Ladies of the Sea Block #8 – Olives anyone?

Here is my latest completed Ladies of the Sea block featuring an Italian fishing ship.

Ladies of the Sea #8. Olives anyone?

Ladies of the Sea #8. Olives anyone?

Think Italian. Think Olives. Think Italian olive oil. Thus the olive wreath twined around the Italian fishing ship. Yes, great olive oil comes from Italy but I am a bit partial to California olive oil. Here’s why.

My nephew, Conway, is a California olive grower and along with a buddy, Adam, operates an olive harvesting business. Last fall I had the pleasure of visiting during olive harvest where Conway, Adam, and their crew (mostly other nephews and niece, Katie) introduced me to modern olive harvesting.

Olive fields, Northern, CA

Olive orchards in Northern, CA

Olives ready for harvest.

Olives ready for harvest.

Black, purple, green – they all get harvested at once. The greener the fruit the stronger and more pungent the oil. The riper fruit (black) produces a bland or washed out flavor. There are three major olive varieties, the most common is Arbequina. Asclolana and Koronieki are the other two, but don’t put them to memory because they all look pretty much the same.

The harvester straddles the rows of trees.

The harvester straddles the rows of olive trees.

I rode with my nephew, Andy, who said all you have to do is keep the harvester lined up with the trees. Yea, right!

Imagine Andy's legs are olive tree trunks. As he harvester passes over the trees the trunks enter where Andy is standing.

Looking inside the harvester. Imagine Andy’s legs are olive tree trunks. As the harvester passes over the trees the trunks enter right where Andy is standing.

 Inside the harvester flexible hoops vibrate shaking the olives from the branches.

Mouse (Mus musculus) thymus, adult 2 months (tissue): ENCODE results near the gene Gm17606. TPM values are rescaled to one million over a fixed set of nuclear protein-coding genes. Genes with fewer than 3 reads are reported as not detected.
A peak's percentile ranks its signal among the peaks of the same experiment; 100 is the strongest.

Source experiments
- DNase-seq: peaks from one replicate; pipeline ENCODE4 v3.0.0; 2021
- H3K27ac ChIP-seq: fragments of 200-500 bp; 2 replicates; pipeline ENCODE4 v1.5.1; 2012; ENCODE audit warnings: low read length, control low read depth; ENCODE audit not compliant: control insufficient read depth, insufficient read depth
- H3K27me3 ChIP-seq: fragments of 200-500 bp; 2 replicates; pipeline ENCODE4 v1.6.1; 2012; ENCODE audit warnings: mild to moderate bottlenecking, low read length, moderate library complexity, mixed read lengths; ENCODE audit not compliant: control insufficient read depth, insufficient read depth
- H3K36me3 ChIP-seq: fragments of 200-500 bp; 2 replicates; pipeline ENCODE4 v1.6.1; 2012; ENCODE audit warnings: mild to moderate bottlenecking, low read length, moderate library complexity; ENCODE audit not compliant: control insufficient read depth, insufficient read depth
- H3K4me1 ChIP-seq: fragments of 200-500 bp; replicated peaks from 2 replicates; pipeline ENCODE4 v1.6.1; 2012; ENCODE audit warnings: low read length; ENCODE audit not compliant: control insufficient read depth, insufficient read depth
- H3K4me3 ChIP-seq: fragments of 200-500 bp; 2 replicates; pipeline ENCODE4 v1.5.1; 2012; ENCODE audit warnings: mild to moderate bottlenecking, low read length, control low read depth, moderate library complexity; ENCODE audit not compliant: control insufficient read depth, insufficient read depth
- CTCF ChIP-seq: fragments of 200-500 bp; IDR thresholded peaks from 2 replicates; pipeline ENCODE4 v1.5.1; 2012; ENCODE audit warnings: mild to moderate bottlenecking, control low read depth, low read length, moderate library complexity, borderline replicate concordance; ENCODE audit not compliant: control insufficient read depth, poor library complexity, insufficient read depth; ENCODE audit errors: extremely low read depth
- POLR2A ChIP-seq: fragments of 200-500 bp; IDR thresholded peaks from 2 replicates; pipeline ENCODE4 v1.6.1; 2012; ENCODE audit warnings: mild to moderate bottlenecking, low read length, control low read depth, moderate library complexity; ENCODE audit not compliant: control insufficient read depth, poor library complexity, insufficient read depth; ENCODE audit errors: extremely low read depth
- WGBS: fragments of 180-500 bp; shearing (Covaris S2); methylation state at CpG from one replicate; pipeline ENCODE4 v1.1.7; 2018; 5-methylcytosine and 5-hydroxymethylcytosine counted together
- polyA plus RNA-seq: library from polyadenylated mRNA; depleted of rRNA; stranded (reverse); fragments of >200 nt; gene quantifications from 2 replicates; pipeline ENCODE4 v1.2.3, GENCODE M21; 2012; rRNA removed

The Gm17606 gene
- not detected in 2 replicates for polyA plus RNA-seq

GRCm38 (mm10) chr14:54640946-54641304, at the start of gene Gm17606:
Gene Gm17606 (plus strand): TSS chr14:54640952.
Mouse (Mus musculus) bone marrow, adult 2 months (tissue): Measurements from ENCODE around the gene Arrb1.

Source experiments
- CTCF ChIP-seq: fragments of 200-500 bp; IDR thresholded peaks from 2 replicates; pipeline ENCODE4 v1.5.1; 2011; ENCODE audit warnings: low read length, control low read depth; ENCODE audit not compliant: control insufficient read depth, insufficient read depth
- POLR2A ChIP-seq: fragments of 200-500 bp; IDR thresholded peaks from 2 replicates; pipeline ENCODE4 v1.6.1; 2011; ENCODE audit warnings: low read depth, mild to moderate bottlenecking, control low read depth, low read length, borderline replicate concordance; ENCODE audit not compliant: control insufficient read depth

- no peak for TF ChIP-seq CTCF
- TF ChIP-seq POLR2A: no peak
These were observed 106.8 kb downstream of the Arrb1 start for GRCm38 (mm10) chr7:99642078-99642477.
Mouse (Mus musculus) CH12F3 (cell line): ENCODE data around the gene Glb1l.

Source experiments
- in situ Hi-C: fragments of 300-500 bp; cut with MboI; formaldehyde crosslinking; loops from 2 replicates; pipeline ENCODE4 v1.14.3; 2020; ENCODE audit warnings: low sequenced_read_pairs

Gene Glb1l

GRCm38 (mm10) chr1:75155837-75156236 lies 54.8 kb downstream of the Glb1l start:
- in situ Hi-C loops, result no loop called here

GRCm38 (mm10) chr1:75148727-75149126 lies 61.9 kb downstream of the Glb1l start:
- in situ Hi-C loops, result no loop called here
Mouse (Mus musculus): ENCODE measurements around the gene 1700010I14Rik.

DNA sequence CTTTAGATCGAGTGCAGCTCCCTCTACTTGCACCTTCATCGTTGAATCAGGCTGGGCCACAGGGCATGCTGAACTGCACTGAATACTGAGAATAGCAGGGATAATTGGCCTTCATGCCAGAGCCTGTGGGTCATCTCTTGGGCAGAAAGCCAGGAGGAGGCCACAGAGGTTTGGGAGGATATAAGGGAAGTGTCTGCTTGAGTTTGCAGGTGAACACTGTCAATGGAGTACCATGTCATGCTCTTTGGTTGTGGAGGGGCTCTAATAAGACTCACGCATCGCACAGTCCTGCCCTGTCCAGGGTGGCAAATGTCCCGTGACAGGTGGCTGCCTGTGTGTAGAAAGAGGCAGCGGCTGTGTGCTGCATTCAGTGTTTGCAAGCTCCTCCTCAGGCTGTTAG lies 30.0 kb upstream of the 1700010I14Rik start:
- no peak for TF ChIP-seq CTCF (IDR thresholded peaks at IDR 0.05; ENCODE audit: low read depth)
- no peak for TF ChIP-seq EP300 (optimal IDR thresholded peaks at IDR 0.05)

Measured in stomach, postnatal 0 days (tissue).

Inside the harvester flexible hoops called, bow rods, vibrate, shaking the olives from the branches.

The olives fall onto a tray at the bottom of the harvester.

The olives fall onto a shaker pan at the bottom of the harvester.

The olives are transferred to a conveyer belt located near the rear of the harvester.

The olives are transferred from the shaker pan to a conveyer belt located near the rear of the harvester.

This row of buckets rotates collecting the olives from the tray and carries them to the top of the harvester.

A bucket conveyer rotates, collecting the olives from the conveyer belt near the bottom of the harvester and carries them to the top of the harvester.

At the top the buckets empty onto a conveyer belt fixed into an arm,

At the top, the buckets empty the olives onto another conveyer belt fixed into a long arm that extends off to the side of the harvester.

The long arm reaches to the hopper, a separate piece of machinery driven along side the harvester.

The long arm reaches to the Gondola, a separate piece of machinery driven along side the harvester. The olives fall into the Gondola. When it is full the olives are off loaded into a waiting hopper trailer and  hauled to the mill.

Harvested olives, aren't they beautiful?

Harvested olives, aren’t they beautiful?

Hi Katie!

Gondola driver. Hi Katie!